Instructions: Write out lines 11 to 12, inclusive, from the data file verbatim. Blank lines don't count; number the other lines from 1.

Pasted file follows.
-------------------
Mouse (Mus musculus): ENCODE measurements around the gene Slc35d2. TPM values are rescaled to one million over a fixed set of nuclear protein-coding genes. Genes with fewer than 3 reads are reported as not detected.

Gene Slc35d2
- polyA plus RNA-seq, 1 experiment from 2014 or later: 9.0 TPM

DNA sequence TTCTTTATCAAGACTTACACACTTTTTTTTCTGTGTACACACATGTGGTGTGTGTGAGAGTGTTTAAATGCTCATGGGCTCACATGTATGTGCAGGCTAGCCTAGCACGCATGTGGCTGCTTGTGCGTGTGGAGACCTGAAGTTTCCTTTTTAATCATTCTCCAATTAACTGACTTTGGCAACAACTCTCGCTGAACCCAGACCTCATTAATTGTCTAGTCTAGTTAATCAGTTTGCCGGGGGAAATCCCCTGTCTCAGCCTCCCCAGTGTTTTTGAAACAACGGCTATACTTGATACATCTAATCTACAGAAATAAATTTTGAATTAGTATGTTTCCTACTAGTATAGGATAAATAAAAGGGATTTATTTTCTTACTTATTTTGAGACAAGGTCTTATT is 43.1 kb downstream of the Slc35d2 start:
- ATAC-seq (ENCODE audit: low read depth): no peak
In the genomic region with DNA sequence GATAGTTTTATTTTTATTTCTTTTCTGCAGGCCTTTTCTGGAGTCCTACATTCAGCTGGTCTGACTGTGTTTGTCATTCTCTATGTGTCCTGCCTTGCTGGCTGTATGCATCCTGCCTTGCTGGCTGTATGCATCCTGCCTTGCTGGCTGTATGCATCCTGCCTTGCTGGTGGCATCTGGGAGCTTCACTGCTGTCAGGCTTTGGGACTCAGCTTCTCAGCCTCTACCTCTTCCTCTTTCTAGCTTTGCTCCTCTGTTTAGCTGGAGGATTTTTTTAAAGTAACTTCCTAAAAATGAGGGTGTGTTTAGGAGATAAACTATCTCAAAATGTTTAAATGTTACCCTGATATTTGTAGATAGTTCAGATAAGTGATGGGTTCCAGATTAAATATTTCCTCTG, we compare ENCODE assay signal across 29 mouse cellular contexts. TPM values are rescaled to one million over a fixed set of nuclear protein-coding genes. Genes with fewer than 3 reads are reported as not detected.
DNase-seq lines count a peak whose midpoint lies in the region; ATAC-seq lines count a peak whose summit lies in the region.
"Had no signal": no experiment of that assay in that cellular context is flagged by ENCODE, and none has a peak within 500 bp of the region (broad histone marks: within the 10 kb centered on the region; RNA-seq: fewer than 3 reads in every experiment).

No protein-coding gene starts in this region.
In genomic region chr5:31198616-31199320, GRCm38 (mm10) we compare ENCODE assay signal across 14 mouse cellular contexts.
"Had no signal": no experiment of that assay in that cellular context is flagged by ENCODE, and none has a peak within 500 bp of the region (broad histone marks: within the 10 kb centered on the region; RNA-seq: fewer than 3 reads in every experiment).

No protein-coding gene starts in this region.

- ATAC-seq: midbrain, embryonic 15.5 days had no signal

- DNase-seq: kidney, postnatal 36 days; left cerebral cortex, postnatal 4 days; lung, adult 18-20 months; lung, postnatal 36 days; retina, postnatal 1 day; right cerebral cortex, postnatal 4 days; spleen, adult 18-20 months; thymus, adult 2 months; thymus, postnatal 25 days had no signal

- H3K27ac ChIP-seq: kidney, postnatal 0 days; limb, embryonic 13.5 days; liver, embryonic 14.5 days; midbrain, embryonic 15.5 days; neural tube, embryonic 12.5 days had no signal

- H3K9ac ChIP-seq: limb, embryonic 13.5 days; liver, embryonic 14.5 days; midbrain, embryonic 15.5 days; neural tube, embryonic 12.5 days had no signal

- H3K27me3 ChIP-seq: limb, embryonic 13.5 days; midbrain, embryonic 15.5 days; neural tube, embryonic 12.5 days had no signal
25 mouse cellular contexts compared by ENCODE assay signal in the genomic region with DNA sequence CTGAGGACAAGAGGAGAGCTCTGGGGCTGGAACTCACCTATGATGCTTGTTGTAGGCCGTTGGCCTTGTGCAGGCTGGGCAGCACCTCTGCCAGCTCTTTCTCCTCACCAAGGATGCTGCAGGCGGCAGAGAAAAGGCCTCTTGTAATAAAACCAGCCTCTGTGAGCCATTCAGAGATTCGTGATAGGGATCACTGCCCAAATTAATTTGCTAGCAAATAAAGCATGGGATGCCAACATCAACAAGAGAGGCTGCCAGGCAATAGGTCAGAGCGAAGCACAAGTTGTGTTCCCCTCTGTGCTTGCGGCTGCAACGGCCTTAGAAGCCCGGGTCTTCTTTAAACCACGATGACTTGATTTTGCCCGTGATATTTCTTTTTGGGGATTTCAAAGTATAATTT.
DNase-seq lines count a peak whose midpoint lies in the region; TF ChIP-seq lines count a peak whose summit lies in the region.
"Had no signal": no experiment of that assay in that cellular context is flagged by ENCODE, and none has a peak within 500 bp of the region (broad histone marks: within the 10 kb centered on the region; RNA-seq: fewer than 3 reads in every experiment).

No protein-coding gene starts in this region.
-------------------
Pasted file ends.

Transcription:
"Had no signal": no experiment of that assay in that cellular context is flagged by ENCODE, and none has a peak within 500 bp of the region (broad histone marks: within the 10 kb centered on the region; RNA-seq: fewer than 3 reads in every experiment).

No protein-coding gene starts in this region.